Page last updated at 13:17 GMT, Friday, 5 September 2008 14:17 UK

The challenges facing China's disabled

wheelchair user Jin Yi on Beijing's public transport system
Jin Yi can now travel on some public transport in Beijing
With the Paralympic Games about to get under way, the BBC's Michael Bristow looks at how life has changed in recent years for Chinese people with disabilities.

Wheelchair user Jin Yi's journey across Beijing by bus and subway shows just how seriously China is tackling disability issues.

Mr Jin, an Olympic volunteer, is able to travel on public transport with the help of ramps and lifts.

But he concedes that despite the improvements in accessibility, ordinary people's attitudes still need to change.

As in many countries, people with disabilities in China still face discrimination and prejudice that make daily life difficult.

Mr Jin can travel on Beijing's No 2 bus and the newly-opened subway line 10.

But not all Beijing's public transport network has facilities for those who need extra help, to say little of the cities, towns and villages in other parts of China.


Chinese Paralympic basketball player who plays in the Spanish league

'Little understanding'

As Mr Jin points out, there is also a bigger problem - people's attitudes towards the 82.7 million people with a disability in China.

The 44-year-old said that when he was younger he was told he could not go to university because of his disability.

Chinese wheelchair basketball coach Zhai Yongjun (L) rallies his players for a post-training session talk on September 2
China has entered more than 300 disabled athletes into the Games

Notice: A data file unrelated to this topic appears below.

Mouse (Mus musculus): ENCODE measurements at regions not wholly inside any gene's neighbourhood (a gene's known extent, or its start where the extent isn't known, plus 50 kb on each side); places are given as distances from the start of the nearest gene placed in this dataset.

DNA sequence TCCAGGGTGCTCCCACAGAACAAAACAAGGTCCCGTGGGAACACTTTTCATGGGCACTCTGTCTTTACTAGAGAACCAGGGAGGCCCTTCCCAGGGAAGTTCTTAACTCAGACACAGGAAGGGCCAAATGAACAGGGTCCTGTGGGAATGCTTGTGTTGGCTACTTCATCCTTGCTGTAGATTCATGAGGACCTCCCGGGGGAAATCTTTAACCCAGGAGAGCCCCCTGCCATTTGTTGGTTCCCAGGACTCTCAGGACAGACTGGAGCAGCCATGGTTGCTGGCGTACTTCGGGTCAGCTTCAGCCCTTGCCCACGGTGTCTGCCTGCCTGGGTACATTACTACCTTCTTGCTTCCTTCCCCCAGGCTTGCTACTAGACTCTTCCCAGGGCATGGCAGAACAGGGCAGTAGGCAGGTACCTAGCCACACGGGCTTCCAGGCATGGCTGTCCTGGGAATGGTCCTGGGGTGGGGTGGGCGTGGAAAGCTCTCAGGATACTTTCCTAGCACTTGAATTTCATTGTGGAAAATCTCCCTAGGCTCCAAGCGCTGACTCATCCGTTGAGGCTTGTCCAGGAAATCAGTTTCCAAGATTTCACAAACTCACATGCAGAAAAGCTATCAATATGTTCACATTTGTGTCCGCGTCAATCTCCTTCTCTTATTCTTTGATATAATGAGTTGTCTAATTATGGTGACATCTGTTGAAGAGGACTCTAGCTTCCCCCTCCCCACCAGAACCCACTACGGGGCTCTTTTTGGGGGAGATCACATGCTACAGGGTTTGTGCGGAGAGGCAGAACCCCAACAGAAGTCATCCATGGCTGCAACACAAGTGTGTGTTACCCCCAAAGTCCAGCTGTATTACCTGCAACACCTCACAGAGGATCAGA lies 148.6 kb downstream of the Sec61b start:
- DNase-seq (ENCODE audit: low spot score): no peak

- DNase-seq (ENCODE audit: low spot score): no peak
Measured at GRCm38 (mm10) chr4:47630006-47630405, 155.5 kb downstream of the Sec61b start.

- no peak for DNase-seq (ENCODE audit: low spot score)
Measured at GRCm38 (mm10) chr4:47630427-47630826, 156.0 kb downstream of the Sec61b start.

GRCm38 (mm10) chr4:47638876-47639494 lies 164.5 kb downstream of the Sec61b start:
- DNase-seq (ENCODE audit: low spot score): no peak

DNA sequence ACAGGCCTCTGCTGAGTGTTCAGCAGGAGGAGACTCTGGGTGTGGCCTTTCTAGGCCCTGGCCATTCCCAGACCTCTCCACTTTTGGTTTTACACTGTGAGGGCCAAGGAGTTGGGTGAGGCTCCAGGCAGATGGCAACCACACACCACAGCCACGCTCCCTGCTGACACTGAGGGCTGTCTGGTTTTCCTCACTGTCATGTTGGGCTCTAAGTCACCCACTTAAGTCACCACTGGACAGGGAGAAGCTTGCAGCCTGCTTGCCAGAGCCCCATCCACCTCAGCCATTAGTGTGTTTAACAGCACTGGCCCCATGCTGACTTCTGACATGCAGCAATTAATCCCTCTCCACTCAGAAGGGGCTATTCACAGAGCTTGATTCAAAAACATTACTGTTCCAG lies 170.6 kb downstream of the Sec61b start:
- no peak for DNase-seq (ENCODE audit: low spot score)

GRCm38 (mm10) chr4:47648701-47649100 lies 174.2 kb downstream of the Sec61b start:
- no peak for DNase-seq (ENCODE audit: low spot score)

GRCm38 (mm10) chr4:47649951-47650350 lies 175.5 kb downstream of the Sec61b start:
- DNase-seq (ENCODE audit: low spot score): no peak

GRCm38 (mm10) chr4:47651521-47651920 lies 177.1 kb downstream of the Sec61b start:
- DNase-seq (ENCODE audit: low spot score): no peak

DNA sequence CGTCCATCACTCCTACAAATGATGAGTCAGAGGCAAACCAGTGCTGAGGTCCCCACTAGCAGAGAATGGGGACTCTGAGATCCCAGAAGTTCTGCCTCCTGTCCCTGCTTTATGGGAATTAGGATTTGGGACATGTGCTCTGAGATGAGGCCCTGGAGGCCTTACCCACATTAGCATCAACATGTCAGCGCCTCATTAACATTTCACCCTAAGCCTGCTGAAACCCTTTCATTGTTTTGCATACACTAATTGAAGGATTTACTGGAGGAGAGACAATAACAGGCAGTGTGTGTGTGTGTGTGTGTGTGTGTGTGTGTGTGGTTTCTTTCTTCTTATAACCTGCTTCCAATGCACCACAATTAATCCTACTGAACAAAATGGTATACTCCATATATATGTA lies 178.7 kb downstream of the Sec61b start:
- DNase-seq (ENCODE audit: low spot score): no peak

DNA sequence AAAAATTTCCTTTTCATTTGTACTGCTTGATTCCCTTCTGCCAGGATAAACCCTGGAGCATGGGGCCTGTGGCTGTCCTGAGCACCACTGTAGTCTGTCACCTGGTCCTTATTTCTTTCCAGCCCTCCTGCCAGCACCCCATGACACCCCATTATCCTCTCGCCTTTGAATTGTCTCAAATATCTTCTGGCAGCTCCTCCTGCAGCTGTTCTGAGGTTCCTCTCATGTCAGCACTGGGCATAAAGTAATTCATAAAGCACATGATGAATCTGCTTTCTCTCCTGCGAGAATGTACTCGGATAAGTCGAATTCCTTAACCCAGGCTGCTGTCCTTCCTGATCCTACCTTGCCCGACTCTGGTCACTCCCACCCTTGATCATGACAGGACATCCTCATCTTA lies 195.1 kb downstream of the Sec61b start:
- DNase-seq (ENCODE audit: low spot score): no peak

"In the past, [people] couldn't understand us. They thought that a full stomach and watching TV was enough," said the man who taught himself English and now runs a catering company.

It is a theme taken up by Beijing resident Xin Ren, who lost the full use of his legs when he was 16 years old after contracting a disease that damaged his spine.

Now 28, he walks with the aid of crutches and occasionally has to use a wheelchair.

"Most people are not prejudiced, and don't look down on people with disabilities," said Mr Xin, who works as an assistant at a Beijing university.

"The biggest problem is that people have little understanding about disabilities."

The government seems aware of this problem, and has made a big effort to educate its citizens about how to talk to people with disabilities who will be in Beijing for the Paralympics.

One pamphlet advises locals to be helpful, but not too pushy. It also suggests they should be more sensitive to those with disabilities.

Officials say they are doing all they can to promote the rights of disabled people.

Limited options

At a press conference this week, Zhao Chunluan, director-general of Beijing Disabled Persons' Federation, said: "People with disabilities of course have undergone great development."

Great Britain's Daniel Crates ahead of the Paralympics
Four thousand athletes are taking part in the Paralympics
The federation is trying to make public places more accessible, and Mr Xin has been around the city to put them to the test.

"You can get into the majority of places that say they are wheelchair accessible, but there are still a few big places where you would think you could get into, but can't," he said.

But other problems do remain, according to Sophie Richardson, of the New York-based group Human Rights Watch.

"The Chinese government deserves praise for enacting laws and ratifying the Convention on the Rights of Persons with Disabilities," she said.

"But so far these protections have meant little to persons with disabilities and their advocates in China who struggle to promote their rights and, in particular, to fairly compete for employment," she added.

According to the rights group, 8.58 million employable people with a disability in China did not have jobs last year.

In some cases, even when they do have a job, people with disabilities are limited in what they can apply for. Blind people, for example, traditionally become masseuses.

But many want more options. As Mr Jin said: "We want to get involved in mainstream society."

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